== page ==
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Significant Submissions On Glenaray Station Tenure Review

Most submissions regarding the tenure review of New Zealand’s largest high country pastoral lease, Glenaray Station, support 38,000 hectares becoming conservation land, but want increased public access and protection of inherent values.

The 62,000 hectare station in northern Southland, made up of Glenaray and Whitecomb pastoral leases, is one of 28 Crown pastoral leases currently in tenure review.

Late last year, the public were invited to have their say on a preliminary proposal developed for the internationally significant station, which is home to more than 60 threatened species and 15 rare plants.

Under the preliminary proposal, 38,000 hectares is proposed to become public conservation land, 13,400 hectares freehold subject to conservation covenants, and the remainder freehold without conditions.

A total of 32 submissions were received.

The Commissioner of Crown Lands Craig Harris says the majority of submitters were supportive of the proposed conservation areas, but raised concerns about whether some of the conservation covenants provided adequate protection of inherent values.

A number of submitters also called for greater public access for recreation purposes, and there was a strong call for increased 4WD access to the proposed conservation areas.

“We were pleased with the number and quality of submissions received and will consider this valuable feedback when developing the substantive proposal. The submissions highlight the significant interest people have in this special station, which has been farmed by the lessee’s family for five generations.”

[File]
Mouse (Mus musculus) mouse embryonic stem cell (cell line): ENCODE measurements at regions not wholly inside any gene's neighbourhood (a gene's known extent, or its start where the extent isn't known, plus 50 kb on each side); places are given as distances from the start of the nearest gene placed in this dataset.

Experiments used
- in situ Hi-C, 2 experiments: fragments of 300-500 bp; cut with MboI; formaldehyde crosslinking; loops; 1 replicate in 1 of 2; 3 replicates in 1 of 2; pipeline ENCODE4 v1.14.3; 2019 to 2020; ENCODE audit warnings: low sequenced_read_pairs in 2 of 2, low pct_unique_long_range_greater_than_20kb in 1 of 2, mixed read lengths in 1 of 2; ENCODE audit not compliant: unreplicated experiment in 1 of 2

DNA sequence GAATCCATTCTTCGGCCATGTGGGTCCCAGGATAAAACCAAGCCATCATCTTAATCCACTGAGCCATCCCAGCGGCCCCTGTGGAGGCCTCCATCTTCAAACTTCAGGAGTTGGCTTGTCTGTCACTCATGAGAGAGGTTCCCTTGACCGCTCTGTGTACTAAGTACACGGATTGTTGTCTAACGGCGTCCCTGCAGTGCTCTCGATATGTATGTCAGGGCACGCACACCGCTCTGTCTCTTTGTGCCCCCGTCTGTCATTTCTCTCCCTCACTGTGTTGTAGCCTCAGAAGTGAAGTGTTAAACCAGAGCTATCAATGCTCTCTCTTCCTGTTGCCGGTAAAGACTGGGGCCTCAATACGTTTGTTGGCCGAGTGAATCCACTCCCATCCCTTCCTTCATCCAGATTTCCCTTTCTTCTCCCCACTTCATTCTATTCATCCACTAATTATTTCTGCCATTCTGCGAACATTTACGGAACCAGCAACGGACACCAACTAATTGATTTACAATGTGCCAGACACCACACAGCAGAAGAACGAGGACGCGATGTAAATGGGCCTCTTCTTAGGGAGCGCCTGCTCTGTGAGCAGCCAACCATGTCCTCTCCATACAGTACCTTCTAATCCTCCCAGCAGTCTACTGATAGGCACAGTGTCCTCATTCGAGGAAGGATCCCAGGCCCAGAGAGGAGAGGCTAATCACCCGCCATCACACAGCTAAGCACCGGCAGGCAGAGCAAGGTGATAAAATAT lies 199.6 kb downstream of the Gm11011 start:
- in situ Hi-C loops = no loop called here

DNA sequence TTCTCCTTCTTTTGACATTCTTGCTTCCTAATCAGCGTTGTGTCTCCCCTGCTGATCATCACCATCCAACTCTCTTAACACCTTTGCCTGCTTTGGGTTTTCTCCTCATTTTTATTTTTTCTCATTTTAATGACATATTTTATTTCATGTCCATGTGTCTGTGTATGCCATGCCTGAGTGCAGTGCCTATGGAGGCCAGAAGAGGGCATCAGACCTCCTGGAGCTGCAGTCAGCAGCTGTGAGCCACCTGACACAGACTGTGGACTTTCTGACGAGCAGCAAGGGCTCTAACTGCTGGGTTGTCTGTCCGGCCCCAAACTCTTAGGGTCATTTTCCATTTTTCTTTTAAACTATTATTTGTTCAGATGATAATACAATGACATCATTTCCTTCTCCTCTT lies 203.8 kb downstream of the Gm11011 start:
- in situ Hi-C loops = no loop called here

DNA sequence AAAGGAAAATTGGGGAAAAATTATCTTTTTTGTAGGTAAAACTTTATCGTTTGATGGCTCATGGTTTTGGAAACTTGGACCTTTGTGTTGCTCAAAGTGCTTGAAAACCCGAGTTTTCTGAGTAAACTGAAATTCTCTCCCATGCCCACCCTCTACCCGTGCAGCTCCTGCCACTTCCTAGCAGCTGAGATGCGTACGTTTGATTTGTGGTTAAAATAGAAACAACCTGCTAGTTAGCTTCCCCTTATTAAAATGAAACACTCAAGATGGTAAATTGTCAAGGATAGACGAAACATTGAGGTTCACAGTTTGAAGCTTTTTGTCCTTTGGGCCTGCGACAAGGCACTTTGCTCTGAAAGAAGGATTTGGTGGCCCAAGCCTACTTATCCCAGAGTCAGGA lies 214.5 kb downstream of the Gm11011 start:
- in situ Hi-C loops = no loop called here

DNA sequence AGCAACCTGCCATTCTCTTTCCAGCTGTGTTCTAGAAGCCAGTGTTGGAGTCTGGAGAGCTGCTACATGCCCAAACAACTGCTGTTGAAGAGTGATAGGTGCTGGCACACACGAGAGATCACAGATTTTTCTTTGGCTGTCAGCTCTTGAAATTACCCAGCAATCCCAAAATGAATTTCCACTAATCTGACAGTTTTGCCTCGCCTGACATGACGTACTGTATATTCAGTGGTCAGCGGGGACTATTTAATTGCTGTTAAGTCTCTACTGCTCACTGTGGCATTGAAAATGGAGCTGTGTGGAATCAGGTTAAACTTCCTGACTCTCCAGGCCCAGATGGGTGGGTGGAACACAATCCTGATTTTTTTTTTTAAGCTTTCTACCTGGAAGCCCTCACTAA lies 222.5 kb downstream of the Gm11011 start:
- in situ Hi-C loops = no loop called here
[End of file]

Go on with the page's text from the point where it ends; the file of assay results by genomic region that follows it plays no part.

The Commissioner will now consult with the Director-General of Conservation and the lessee to develop a substantive proposal.

“We will take the accepted points from the public and iwi submissions and use them to inform that consultation and our decisions from here on during the review.”

Once a substantive proposal has been developed, before it can be presented to the lessee to consider, the Minister for Land Information needs to approve funding to implement the proposal.

If funding is secured and the lessee accepts the substantive proposal, the Commissioner can proceed with a contract to implement the tenure review.

A report analysing the submissions, and full copies of the submissions, are available on the LINZ website.

 

Background information on tenure review:

Tenure review is a voluntary process that gives pastoral lessees an opportunity to buy some of their leasehold land from the Crown. The rest of the land, usually areas of high ecological value, returns to full Crown ownership for conservation purposes.

The Government made the decision last year to end tenure review. Until the legislation changes, tenure review is ongoing.

More information on the tenure review process is available on the LINZ website.

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